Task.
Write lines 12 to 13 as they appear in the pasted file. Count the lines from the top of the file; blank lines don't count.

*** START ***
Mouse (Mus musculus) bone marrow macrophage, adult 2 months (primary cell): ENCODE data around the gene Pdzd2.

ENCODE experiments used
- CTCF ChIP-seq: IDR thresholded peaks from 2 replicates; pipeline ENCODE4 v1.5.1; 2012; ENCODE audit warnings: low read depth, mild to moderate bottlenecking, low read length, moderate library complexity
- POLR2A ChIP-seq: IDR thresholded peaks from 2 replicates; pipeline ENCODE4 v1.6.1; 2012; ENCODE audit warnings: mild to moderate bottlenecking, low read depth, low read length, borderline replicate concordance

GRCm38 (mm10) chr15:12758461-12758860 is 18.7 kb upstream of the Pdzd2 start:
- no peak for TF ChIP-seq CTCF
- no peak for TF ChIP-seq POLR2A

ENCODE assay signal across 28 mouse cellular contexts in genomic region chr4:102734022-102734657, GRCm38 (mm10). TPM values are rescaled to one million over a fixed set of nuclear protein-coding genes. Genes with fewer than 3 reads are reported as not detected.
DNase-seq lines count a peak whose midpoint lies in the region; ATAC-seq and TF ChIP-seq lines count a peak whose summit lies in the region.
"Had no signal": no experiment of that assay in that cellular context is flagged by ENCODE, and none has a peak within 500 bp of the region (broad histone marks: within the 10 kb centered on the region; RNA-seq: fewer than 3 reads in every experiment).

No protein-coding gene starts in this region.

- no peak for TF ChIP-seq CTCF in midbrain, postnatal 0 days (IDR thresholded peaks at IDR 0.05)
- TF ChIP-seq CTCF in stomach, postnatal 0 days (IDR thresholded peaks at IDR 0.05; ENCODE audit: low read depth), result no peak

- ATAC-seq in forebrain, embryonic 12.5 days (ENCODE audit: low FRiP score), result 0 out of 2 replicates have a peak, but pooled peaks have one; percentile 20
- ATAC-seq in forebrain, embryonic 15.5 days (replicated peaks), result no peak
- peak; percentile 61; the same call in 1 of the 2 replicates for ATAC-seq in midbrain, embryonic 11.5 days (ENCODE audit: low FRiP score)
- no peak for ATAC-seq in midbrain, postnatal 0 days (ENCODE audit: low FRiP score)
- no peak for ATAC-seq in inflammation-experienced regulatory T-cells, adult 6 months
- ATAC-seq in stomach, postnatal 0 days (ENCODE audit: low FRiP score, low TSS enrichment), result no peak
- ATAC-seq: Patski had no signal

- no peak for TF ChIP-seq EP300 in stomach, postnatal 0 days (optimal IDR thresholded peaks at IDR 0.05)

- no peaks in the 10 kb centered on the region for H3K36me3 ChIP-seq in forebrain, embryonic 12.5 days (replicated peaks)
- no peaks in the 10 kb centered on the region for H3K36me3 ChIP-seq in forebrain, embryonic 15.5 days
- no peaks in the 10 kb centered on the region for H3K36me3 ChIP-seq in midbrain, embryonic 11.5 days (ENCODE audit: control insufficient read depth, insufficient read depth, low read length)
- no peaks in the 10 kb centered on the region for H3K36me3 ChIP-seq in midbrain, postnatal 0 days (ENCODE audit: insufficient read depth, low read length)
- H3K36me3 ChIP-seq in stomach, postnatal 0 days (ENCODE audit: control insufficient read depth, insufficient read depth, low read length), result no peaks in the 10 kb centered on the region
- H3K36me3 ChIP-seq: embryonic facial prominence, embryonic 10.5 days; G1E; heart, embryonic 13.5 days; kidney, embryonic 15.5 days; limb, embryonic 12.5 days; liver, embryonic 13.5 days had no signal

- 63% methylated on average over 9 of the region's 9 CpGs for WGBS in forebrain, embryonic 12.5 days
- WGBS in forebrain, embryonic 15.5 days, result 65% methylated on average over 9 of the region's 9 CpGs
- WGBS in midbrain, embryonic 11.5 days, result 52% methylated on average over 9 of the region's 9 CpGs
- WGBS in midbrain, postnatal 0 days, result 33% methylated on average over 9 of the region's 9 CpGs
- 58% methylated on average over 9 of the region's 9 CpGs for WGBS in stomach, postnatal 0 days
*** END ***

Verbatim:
- no peak for TF ChIP-seq CTCF in midbrain, postnatal 0 days (IDR thresholded peaks at IDR 0.05)
- TF ChIP-seq CTCF in stomach, postnatal 0 days (IDR thresholded peaks at IDR 0.05; ENCODE audit: low read depth), result no peak